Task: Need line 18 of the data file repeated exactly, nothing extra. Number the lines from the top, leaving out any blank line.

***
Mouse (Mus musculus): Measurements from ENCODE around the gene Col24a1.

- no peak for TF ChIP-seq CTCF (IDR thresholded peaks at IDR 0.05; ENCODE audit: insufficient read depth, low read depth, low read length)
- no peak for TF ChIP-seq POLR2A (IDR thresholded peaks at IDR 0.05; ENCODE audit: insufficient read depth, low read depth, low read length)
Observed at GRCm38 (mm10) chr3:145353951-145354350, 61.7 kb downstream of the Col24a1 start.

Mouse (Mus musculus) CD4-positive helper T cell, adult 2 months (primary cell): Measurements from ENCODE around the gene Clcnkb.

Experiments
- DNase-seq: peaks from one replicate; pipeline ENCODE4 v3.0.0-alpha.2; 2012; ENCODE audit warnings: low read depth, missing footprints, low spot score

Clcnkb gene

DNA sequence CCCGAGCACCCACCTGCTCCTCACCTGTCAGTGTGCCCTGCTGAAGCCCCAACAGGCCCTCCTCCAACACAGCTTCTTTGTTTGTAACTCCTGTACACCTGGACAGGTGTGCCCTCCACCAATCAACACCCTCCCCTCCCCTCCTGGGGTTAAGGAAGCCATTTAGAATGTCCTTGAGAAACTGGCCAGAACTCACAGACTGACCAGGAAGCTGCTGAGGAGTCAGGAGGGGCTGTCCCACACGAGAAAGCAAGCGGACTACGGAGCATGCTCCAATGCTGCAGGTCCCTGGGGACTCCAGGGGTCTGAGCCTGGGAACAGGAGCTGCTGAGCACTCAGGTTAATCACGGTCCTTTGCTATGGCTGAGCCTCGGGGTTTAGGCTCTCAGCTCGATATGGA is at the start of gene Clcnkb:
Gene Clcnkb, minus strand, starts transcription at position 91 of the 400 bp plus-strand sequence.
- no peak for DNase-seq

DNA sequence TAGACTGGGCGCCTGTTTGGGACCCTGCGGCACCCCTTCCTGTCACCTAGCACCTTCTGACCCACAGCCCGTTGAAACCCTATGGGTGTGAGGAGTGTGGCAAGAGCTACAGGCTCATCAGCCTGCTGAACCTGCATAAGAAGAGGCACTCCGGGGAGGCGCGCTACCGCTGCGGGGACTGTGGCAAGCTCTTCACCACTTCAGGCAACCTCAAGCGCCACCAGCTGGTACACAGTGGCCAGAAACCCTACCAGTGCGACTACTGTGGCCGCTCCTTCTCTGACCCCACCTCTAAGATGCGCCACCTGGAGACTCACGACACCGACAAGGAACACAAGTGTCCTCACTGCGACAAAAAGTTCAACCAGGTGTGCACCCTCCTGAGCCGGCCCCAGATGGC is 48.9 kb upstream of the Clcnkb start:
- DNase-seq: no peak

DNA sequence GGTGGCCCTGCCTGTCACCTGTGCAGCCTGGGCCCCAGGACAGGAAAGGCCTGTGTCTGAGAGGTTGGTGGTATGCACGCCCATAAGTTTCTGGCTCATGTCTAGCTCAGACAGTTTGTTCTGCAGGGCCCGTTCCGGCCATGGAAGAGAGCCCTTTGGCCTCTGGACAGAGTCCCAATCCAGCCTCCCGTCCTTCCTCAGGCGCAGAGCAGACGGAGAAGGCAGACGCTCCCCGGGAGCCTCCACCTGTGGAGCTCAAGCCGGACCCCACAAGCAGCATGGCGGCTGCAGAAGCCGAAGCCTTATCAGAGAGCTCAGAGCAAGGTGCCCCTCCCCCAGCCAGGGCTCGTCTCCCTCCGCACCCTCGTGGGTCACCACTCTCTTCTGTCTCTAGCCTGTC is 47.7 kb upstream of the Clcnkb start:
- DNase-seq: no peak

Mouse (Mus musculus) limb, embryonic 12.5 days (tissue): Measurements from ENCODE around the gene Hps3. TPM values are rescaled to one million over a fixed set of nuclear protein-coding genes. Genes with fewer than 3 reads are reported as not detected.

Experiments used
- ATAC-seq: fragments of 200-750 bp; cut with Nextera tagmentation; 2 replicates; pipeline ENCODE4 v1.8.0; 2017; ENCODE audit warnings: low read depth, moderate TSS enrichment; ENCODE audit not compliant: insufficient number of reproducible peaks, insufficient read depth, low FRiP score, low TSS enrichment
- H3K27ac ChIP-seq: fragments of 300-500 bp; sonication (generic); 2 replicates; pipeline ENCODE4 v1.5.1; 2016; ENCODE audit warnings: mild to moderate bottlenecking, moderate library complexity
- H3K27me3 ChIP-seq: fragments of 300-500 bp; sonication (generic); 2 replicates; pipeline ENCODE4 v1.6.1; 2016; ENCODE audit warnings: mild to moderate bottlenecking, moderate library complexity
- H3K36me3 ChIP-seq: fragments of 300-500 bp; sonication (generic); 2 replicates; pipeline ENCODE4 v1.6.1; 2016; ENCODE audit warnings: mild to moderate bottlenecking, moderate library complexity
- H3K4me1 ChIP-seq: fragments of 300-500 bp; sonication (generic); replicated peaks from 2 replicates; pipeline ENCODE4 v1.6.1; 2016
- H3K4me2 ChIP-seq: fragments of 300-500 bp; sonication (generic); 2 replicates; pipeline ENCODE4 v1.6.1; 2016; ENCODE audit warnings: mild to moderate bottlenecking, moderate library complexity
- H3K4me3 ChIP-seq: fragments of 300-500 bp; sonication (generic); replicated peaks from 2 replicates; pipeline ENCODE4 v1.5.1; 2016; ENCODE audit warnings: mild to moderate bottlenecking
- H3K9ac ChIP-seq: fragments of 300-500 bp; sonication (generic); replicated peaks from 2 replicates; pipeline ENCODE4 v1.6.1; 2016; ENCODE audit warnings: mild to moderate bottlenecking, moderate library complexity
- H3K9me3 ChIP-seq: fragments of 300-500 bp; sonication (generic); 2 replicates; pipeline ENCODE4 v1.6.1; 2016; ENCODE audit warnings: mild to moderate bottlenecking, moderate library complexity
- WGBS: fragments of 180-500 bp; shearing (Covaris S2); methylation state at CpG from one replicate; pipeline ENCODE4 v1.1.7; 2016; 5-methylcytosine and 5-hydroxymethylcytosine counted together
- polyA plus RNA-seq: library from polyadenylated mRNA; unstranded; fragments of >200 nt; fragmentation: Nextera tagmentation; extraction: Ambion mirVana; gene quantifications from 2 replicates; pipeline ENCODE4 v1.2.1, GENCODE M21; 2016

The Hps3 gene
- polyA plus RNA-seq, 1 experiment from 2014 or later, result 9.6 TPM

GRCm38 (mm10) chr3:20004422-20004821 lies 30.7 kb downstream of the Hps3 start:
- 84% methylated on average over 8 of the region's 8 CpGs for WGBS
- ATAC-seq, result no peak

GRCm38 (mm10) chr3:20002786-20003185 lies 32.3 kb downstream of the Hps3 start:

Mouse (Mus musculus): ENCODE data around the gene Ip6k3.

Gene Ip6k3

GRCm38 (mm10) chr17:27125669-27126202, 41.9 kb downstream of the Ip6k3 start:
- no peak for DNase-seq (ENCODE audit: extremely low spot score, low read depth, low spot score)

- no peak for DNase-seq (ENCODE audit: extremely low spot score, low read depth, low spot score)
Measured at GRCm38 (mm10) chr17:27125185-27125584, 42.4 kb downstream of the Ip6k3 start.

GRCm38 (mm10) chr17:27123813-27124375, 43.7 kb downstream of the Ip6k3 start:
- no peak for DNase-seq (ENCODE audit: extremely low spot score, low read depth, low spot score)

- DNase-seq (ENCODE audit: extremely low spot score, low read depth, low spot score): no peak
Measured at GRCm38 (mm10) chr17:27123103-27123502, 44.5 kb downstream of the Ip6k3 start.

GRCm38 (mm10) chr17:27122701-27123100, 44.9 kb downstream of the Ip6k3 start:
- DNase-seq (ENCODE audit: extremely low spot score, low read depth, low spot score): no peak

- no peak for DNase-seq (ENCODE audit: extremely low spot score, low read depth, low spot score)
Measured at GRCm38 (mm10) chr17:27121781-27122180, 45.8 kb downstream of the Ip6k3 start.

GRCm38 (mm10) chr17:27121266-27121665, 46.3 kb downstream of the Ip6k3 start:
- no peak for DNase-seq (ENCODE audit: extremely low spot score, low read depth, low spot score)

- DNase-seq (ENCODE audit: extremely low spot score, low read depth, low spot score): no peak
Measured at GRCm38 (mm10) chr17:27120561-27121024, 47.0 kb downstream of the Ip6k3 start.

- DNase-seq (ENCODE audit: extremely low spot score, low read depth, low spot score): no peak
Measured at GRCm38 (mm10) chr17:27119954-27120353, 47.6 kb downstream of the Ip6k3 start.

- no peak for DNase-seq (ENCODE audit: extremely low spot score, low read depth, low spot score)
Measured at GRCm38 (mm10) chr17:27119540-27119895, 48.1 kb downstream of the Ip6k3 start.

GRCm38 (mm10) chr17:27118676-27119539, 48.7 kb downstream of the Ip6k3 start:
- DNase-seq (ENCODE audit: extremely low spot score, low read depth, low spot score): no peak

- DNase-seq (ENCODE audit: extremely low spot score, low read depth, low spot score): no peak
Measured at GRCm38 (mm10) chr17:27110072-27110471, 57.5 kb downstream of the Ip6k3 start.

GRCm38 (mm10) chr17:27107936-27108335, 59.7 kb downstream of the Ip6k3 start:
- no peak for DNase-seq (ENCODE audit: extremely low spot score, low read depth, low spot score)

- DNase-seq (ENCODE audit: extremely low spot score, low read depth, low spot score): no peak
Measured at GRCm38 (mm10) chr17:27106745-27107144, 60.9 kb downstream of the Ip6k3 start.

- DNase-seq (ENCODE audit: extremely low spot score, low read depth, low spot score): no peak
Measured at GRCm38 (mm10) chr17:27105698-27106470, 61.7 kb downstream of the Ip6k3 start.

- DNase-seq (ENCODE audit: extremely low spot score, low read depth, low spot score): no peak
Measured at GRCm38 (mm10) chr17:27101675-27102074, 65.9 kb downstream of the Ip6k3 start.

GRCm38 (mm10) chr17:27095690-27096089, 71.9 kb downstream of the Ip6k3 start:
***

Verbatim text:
- ATAC-seq: fragments of 200-750 bp; cut with Nextera tagmentation; 2 replicates; pipeline ENCODE4 v1.8.0; 2017; ENCODE audit warnings: low read depth, moderate TSS enrichment; ENCODE audit not compliant: insufficient number of reproducible peaks, insufficient read depth, low FRiP score, low TSS enrichment